Stress is a potent modulator of brain function and particularly mnemonic processes. While chronic stress is associated with long-term deficits in memory, the effects of acute stress on mnemonic functions are less clear as previous reports have been inconsistent. Some studies suggest that cortisol, a stress hormone that modulates biological changes in response to stress, may enhance memory consolidation and impair memory retrieval. However, other studies report no effect of cortisol on either memory consolidation or retrieval. These discrepancies could be due to differences in the timing and sequencing of the experimental procedures or individual differences in participants’ stress response. In the present study, we examined the effect of increased cortisol levels due to acute stress, induced by the Trier Social Stress Test (TSST), on a pattern separation memory task while differentiating the distinct stages of memory processing and controlling for the effects of diurnal variation. Sixty-nine young adults completed a 2-d study in which subjects either underwent the TSST immediately following the encoding part of the memory task, targeting memory consolidation, or immediately prior to the recognition part of the memory task on the second day, targeting memory retrieval. Control subjects completed the same study procedures but underwent a control version of the TSST that did not induce a stress response. Mnemonic discrimination of highly similar stimuli was enhanced by stress induced during consolidation with better discrimination showing a significant correlation with increased cortisol responses. Stress induced during memory retrieval showed no significant effect on memory performance. These findings suggest that stress induced changes in cortisol differentially affect the consolidation and retrieval stages of memory function.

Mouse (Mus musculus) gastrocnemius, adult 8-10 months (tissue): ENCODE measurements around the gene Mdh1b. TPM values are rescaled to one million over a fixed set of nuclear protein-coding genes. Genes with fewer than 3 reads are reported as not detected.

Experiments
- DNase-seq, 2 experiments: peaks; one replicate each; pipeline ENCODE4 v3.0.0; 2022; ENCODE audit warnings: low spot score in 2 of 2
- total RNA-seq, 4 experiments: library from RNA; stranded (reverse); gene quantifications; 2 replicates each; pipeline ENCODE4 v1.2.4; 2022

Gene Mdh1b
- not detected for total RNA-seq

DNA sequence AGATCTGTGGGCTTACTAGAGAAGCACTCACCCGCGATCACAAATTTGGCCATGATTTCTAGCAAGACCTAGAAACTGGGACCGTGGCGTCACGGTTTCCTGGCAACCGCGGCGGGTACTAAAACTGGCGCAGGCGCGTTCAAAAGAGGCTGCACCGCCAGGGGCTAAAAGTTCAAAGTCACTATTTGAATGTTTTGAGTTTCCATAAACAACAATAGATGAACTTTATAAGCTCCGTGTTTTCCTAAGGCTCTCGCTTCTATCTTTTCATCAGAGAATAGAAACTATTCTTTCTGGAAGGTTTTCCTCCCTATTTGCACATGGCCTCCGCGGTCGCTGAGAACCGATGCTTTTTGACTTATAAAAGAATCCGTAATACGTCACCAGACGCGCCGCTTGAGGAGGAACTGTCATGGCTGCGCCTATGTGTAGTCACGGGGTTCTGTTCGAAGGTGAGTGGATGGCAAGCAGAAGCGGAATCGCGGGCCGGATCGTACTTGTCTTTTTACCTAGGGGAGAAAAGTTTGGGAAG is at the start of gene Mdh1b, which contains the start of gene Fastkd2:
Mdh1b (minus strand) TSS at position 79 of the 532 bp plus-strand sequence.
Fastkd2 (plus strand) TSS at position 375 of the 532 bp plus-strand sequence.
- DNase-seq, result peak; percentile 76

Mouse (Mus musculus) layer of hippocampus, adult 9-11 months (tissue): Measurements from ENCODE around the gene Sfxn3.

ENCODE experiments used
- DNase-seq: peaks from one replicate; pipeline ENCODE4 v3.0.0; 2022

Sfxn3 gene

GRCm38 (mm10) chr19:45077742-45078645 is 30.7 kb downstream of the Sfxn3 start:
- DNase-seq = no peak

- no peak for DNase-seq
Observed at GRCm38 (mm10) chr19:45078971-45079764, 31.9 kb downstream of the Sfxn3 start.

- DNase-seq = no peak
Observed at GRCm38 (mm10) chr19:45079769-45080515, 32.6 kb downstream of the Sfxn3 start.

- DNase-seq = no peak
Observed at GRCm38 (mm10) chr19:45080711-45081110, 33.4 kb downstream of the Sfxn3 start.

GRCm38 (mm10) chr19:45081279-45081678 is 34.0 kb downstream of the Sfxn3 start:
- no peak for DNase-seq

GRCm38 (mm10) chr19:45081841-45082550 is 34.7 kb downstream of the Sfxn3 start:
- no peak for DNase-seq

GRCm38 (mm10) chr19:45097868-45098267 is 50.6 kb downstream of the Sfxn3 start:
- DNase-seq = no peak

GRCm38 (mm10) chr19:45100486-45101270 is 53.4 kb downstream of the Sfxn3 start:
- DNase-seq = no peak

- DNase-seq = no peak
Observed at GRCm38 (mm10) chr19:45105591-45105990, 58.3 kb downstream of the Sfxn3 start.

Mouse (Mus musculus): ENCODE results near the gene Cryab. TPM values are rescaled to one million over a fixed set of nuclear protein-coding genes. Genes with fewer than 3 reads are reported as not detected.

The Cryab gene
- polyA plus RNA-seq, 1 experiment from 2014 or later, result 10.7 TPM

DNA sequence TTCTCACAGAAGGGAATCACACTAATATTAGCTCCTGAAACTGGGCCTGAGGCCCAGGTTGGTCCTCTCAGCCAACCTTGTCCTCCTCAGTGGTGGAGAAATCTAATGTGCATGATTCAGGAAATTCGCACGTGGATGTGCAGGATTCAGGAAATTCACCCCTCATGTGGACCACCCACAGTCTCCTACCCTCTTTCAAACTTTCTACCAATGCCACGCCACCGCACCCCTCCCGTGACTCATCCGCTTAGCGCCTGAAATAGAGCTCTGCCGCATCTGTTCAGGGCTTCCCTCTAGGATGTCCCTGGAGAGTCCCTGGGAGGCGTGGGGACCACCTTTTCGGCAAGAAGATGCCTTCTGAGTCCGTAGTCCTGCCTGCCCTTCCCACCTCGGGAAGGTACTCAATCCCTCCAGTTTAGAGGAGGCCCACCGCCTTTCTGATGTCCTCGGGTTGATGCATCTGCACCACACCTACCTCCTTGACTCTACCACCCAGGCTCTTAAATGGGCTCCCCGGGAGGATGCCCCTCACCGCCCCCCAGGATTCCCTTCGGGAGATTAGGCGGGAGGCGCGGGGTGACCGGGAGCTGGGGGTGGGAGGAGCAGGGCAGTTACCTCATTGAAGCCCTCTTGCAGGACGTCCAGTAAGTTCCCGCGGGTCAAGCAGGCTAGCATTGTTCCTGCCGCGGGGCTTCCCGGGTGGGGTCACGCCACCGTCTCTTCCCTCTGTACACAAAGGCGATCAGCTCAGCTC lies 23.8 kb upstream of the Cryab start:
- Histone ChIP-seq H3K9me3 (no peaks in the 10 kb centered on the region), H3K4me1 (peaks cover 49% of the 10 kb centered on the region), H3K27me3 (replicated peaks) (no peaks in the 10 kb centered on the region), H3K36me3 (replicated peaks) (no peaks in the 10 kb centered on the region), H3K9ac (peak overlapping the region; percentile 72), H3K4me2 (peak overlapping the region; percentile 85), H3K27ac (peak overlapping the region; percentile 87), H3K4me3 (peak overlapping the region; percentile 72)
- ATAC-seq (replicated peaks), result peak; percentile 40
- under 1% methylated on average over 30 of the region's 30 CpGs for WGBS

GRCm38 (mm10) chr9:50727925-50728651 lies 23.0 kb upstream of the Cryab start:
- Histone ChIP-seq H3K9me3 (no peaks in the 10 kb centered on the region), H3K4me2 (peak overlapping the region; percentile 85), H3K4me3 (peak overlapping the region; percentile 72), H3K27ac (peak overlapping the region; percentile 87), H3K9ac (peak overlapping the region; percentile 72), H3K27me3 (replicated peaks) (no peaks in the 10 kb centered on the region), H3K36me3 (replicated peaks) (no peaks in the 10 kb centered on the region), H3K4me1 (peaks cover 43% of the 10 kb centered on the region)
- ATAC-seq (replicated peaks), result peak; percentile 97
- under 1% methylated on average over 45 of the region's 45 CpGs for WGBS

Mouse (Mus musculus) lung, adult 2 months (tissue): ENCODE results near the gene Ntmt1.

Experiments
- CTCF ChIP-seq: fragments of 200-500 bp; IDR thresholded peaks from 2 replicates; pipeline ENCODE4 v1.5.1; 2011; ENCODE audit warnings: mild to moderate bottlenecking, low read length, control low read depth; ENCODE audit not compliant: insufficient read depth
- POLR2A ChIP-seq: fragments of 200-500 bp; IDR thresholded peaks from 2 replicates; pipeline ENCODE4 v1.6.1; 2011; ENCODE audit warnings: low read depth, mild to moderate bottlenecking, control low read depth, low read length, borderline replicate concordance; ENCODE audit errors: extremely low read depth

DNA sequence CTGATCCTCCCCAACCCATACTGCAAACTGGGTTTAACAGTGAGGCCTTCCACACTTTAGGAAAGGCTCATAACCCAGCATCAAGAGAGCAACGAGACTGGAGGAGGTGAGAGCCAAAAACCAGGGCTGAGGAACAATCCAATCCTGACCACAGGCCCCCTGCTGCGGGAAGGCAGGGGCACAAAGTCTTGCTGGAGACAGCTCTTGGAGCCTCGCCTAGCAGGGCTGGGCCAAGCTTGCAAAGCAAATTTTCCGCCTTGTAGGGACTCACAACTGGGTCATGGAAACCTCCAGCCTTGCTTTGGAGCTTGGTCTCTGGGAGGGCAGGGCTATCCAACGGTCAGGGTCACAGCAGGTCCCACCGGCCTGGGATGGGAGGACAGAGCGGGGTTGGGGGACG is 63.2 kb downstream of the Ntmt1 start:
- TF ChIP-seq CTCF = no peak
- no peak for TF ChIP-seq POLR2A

ASJC Scopus subject areas
- Neuropsychology and Physiological Psychology
- Cognitive Neuroscience
- Cellular and Molecular Neuroscience